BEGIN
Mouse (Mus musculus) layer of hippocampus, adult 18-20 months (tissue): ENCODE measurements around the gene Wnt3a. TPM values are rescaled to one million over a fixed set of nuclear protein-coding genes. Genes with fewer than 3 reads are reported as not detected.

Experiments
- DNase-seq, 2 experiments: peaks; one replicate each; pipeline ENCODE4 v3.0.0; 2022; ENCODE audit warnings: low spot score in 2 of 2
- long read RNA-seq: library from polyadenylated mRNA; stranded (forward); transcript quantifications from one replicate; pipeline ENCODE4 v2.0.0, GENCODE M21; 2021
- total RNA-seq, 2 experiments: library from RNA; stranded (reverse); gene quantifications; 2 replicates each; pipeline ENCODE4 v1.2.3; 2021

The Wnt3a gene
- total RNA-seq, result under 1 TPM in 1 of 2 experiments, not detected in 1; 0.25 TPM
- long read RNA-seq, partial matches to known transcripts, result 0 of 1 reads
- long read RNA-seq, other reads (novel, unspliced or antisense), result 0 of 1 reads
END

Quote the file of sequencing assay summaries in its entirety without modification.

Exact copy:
Mouse (Mus musculus) layer of hippocampus, adult 18-20 months (tissue): ENCODE measurements around the gene Wnt3a. TPM values are rescaled to one million over a fixed set of nuclear protein-coding genes. Genes with fewer than 3 reads are reported as not detected.

Experiments
- DNase-seq, 2 experiments: peaks; one replicate each; pipeline ENCODE4 v3.0.0; 2022; ENCODE audit warnings: low spot score in 2 of 2
- long read RNA-seq: library from polyadenylated mRNA; stranded (forward); transcript quantifications from one replicate; pipeline ENCODE4 v2.0.0, GENCODE M21; 2021
- total RNA-seq, 2 experiments: library from RNA; stranded (reverse); gene quantifications; 2 replicates each; pipeline ENCODE4 v1.2.3; 2021

The Wnt3a gene
- total RNA-seq, result under 1 TPM in 1 of 2 experiments, not detected in 1; 0.25 TPM
- long read RNA-seq, partial matches to known transcripts, result 0 of 1 reads
- long read RNA-seq, other reads (novel, unspliced or antisense), result 0 of 1 reads